Monday, May 03, 2010

KSR "obvious to try" standard shows up in BPAI WARF case

From the BPAI decision in Appeal 2010-001854, relating to WARF's
US Patent 7,029,913 :

In KSR, the Supreme Court stated that an invention may be
found obvious if it would have been obvious to a person having
ordinary skill to try a course of conduct:
When there is a design need or market pressure to solve a
problem and there are a finite number of identified, predictable
solutions, a person of ordinary skill has good reason to pursue
the known options within his or her technical grasp. If this leads
to the anticipated success, it is likely the product not of
innovation but of ordinary skill and common sense. In that
instance the fact that a combination was obvious to try might
show that it was obvious under § 103. 550 U.S. at 421, 127 S.
Ct. 1727. This approach is consistent with our methodology in
In re O'Farrell, 853 F.2d 894 (Fed. Cir. 1988). See Procter &
Gamble Co. v. Teva Pharms. USA, Inc., 566 F.3d 989, 996-97
(Fed. Cir. 2009); In re Kubin, 561 F.3d 1351, 1359, (Fed. Cir.
2009). O'Farrell observed that most inventions that are obvious
were also obvious to try, but found two classes where that rule
of thumb did not obtain.
First, an invention would not have been obvious to try when the
inventor would have had to try all possibilities in a field
unreduced by direction of the prior art. When “what would have
been ‘obvious to try’ would have been to vary all parameters or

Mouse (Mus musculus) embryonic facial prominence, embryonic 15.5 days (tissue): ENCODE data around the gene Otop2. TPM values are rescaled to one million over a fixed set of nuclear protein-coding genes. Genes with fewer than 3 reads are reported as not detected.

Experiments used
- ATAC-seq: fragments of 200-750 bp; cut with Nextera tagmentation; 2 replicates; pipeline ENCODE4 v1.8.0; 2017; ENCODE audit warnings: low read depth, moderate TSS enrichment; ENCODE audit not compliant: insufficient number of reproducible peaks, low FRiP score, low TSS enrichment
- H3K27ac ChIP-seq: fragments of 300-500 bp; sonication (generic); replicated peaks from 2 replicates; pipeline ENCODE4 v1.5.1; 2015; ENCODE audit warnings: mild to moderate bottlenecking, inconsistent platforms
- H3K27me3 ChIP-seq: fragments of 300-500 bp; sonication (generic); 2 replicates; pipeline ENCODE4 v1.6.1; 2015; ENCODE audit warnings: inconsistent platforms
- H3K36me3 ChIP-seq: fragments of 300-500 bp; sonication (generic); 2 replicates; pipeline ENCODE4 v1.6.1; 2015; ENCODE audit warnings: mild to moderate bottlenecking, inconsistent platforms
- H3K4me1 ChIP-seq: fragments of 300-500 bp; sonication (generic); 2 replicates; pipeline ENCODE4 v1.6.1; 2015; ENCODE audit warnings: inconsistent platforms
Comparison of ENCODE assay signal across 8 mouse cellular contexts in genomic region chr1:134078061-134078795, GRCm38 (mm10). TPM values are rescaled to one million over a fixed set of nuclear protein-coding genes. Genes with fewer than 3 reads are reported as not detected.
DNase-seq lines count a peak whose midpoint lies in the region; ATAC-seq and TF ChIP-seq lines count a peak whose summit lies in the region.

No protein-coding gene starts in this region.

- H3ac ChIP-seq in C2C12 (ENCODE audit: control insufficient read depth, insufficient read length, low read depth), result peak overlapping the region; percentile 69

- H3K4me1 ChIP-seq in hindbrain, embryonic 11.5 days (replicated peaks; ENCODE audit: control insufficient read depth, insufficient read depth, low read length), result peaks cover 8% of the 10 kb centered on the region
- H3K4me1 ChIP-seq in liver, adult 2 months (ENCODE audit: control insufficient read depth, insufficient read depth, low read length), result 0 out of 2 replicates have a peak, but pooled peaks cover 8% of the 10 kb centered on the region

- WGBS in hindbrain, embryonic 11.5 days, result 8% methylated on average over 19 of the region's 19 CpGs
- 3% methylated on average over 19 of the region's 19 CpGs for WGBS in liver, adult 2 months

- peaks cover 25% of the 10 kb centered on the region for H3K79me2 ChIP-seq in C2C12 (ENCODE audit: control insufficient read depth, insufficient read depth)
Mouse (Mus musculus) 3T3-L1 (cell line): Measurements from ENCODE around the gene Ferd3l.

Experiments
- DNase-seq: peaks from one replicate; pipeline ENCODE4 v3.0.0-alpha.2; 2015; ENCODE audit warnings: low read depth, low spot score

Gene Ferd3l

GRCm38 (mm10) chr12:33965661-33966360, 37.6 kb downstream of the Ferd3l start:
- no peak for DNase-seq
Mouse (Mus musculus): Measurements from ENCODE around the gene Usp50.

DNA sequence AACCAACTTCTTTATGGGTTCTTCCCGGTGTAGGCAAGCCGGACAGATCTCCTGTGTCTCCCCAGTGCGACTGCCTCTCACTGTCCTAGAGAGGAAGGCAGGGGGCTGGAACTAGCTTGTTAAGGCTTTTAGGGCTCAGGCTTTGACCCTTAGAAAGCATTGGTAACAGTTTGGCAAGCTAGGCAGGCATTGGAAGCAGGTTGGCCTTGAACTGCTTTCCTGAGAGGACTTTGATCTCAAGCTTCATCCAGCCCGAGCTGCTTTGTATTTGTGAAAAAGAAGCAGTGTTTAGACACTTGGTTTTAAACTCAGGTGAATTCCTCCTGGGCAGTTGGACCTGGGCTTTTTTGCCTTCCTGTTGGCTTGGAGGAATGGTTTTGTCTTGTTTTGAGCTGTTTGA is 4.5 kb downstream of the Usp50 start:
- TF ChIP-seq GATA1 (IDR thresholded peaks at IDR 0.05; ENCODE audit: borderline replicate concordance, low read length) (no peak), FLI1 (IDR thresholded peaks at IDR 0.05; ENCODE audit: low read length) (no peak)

try each of numerous possible choices until one possibly arrived
at a successful result, where the prior art gave either no
indication of which parameters were critical or no direction as
to which of many possible choices is likely to be successful” an
invention would not have been obvious. O'Farrell, 853 F.2d at
903. This is another way to express the KSR prong requiring the
field of search to be among a “finite number of identified”
solutions. 550 U.S. at 421, 127 S. Ct. 1727; see also Procter &
Gamble, 566 F.3d at 996; Kubin, 561 F.3d at 1359. It is also
consistent with our interpretation that KSR requires the number
of options to be “small or easily traversed.” Ortho-McNeil
Pharm., Inc. v. Mylan Labs., Inc., 520 F.3d 1358, 1364 (Fed.
Cir. 2008).

Obviousness was the issue:

The Third Party Requester in this proceeding contends that the
Examiner erred in withdrawing the rejection by applying an improper
standard of obviousness. The Requester contends that “the Examiner
required the expectation of success to be an absolute certainty in order for it
to be considered ‘reasonable.’” (Second Amended Third Party Requester’s
Appeal Brief at 4 (filed May 21, 2009) [hereinafter Br.]). The Requester
also contends that the Examiner “concluded that since human embryonic
stem cell cultures as claimed had not existed before, they were not obvious.
This effectively eviscerated the non-obviousness requirement by collapsing
it into . . . [an] anticipation inquiry.” (Id. at 5).

Back to KSR and "obvious to try"-->

The Supreme Court has held that an invention may be proved obvious
by showing that a combination of elements was “obvious to try.” Where
“there are a finite number of identified, predictable solutions” within the
“technical grasp” of the ordinary skilled artisan, the invention “is likely the
product not of innovation but of ordinary skill and common sense.” KSR,
550 U.S. at 421. A solution is not “predictable” when “the prior art gave
only general guidance as to the particular form of the claimed invention or
how to achieve it.” Bayer Schering, 575 F.3d. at 1347 (quoting from In re
O'Farrell, 853 F.2d 894, 903 (Fed. Cir. 1988)). The “obvious to try”
standard focuses on the predictability of a solution as a “viable option” to
solve a problem. Bayer Schering, 575 F.3d at 1348. A solution which had
been known to work when applied to one system might, in some
circumstances, be obvious to try in another.


Reexamination Control 95/000,154

RICHARD M. LEBOVITZ, Administrative Patent Judges.

Ex Parte 7029913 et al


BPAI Reading Room


Post a Comment

<< Home